Books by Theme
The United States is a young country but diverse and fascinating nonetheless. Much of its landscape is ancient and its history is rich in stories. National Parks are one way to preserve and protect the country's wonders, both natural and man-made. Read about how the Everglades were formed, meet a young woman who survived the Alamo, and visit with a mail carrier who takes mail and more to his village in the Grand Canyon. These and other treasures await you in the pages of these books.
All Aboard! National Parks: A Wildlife Primer
Introduce very young children to our National Parks with this colorful board book. Explore the nation’s beautiful national parks from Acadia to Yosemite, and the Grand Canyon to the Grand Tetons. (Part of the All Aboard geography series for tbabies and toddlers.)
America’s National Parks
From Acadia's seaside cliffs and coves to Zion's enchanting red valleys, take a journey through America's National Parks. Through fcts, photos and illustrations on every page, you'll discover erupting geysers, exploding volcanoes, howling wolves, soaring eagles, mountains, glaciers, rainforests and more. Meet the animals roaming each park, including gators, bison, gray wolves, spotted salamanders, great horned owls, bald eagles and grizzly bears, and find out the best activities, like snorkeling, white-water rafting, hiking, winter sports, exploring ghost towns and geyser watching.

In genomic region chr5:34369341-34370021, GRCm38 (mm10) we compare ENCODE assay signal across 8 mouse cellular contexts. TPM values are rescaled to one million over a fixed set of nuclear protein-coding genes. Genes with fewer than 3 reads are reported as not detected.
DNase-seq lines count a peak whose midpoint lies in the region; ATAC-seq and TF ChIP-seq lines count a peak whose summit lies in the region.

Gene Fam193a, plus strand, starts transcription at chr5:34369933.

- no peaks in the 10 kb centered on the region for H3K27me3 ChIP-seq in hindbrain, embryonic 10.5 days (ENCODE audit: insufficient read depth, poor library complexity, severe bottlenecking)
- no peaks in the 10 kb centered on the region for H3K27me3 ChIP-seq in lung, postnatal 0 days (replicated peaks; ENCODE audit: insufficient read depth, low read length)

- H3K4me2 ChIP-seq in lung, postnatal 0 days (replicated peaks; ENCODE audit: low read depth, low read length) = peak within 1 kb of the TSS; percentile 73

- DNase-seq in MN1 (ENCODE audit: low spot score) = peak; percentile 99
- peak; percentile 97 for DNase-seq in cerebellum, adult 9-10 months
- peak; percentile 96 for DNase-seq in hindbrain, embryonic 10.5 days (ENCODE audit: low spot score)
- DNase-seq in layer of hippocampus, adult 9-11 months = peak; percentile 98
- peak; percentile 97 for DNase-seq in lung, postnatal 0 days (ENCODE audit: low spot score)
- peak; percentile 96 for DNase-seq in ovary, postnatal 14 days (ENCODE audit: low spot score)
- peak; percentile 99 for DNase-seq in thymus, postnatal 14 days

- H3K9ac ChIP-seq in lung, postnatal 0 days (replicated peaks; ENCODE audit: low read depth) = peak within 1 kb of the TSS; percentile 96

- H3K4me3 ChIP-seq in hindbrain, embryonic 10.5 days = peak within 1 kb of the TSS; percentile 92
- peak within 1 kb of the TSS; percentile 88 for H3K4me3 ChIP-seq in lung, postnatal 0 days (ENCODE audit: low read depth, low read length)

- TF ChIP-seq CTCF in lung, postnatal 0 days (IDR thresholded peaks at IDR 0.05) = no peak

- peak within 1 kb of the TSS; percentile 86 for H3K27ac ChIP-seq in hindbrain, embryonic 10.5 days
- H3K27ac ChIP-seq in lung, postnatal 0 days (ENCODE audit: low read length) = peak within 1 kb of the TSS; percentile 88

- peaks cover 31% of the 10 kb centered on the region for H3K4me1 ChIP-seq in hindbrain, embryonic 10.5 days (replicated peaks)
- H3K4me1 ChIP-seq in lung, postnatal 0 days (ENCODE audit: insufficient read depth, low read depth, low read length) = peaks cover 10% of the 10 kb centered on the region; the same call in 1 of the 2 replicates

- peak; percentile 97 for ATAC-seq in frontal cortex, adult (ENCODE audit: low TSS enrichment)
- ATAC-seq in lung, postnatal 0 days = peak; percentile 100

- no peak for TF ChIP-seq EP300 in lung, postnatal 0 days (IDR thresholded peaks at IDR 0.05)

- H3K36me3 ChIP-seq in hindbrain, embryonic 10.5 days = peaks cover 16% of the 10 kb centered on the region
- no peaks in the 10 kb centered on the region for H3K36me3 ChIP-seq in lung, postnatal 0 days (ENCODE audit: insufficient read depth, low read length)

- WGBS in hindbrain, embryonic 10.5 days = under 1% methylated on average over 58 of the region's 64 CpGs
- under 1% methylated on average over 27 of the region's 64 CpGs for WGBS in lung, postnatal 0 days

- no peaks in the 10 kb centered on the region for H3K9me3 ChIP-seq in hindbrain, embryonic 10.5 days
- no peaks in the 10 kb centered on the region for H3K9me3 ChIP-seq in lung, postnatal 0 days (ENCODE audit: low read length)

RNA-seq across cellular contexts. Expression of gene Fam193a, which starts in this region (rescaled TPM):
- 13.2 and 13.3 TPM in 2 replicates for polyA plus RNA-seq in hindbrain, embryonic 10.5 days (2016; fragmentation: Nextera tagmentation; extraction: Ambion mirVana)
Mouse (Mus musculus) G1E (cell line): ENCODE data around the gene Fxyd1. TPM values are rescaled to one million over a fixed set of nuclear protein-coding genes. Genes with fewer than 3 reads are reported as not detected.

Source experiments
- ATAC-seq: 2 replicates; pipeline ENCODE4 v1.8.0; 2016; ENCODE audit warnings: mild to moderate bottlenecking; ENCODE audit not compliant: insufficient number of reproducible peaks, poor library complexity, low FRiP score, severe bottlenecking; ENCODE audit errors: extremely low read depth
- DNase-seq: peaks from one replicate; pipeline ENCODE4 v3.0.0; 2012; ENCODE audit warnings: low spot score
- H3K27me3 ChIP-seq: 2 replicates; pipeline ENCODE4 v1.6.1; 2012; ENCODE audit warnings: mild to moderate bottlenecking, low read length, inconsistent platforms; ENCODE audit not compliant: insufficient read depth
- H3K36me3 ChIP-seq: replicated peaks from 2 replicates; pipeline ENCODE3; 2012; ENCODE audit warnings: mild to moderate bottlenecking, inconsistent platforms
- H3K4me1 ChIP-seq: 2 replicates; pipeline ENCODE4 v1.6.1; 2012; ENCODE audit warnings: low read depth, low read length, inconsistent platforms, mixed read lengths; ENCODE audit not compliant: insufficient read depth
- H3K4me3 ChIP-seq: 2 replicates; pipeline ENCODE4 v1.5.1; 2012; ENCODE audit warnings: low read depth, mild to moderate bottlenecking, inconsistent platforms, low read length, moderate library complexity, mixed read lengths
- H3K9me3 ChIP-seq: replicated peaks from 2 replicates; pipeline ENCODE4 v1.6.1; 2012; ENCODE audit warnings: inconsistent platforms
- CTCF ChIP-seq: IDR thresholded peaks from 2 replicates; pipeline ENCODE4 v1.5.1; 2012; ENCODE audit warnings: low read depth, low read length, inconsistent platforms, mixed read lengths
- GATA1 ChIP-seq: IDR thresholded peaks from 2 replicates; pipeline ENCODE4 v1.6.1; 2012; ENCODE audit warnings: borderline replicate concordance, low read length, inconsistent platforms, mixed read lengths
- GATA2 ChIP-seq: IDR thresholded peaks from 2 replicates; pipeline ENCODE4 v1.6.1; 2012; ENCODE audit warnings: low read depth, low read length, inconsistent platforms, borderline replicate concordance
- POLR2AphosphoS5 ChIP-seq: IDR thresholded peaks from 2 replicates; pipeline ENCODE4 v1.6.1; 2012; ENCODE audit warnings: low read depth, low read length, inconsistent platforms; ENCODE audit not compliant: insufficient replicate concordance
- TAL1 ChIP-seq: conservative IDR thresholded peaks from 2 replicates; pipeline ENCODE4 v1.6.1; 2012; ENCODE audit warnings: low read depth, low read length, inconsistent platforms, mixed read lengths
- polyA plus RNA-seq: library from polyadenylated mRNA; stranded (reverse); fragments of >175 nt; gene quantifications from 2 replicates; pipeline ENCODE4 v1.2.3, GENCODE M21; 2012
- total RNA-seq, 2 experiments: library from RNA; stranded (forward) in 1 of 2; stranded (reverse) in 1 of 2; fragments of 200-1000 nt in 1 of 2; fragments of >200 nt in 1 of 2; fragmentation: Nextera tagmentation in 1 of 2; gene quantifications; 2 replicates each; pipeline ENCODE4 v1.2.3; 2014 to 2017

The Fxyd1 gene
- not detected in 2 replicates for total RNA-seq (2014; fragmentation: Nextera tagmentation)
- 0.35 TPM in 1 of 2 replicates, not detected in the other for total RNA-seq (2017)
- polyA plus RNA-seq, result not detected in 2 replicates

As an Indian storyteller guides a boat of children down the sea of grass, he reveals the story of the landscape's formation of what was to become a subtropical national park home to many unique animals. This carefully crafted and handsomely illustrated cautionary tale urges conservation, as the future of the Everglades depends on it.
High Tide in Hawaii
Hawaii is home to no less than 8 national parks where magic abounds in natural wonders such as the Volcanoes National Park. In this Magic Tree House installment, Jack and Annie are instructed to find a "special magic" in old Hawaii. They find it in Hawaii's beauty and the drama of natural disasters!
If I Were a Park Ranger
If you were a national park ranger, you'd spend every day in one of the most treasured places in America. You'd wear a special uniform, a hat, and a badge ― but sometimes you might also need snowshoes or a life jacket. Maybe you'd track the movements of wild animals. You could help scientists make discoveries. You might even be part of a search and rescue team! You'd have an amazing job protecting animals, the environment, and our country's natural and historical heritage, from the wilds of Denali to the Statue of Liberty.
Mule Train Mail
The Grand Canyon is a national park established in the early 20th century. At the bottom of the canyon is the remote village of Supai, accessible only by helicopter, horse, or mule. Join Anthony the Postman as he delivers the mail to his hometown on the Havasupai Indian Reservation, leading a mule train down the steep, striking canyon.
National Parks Guide U.S.A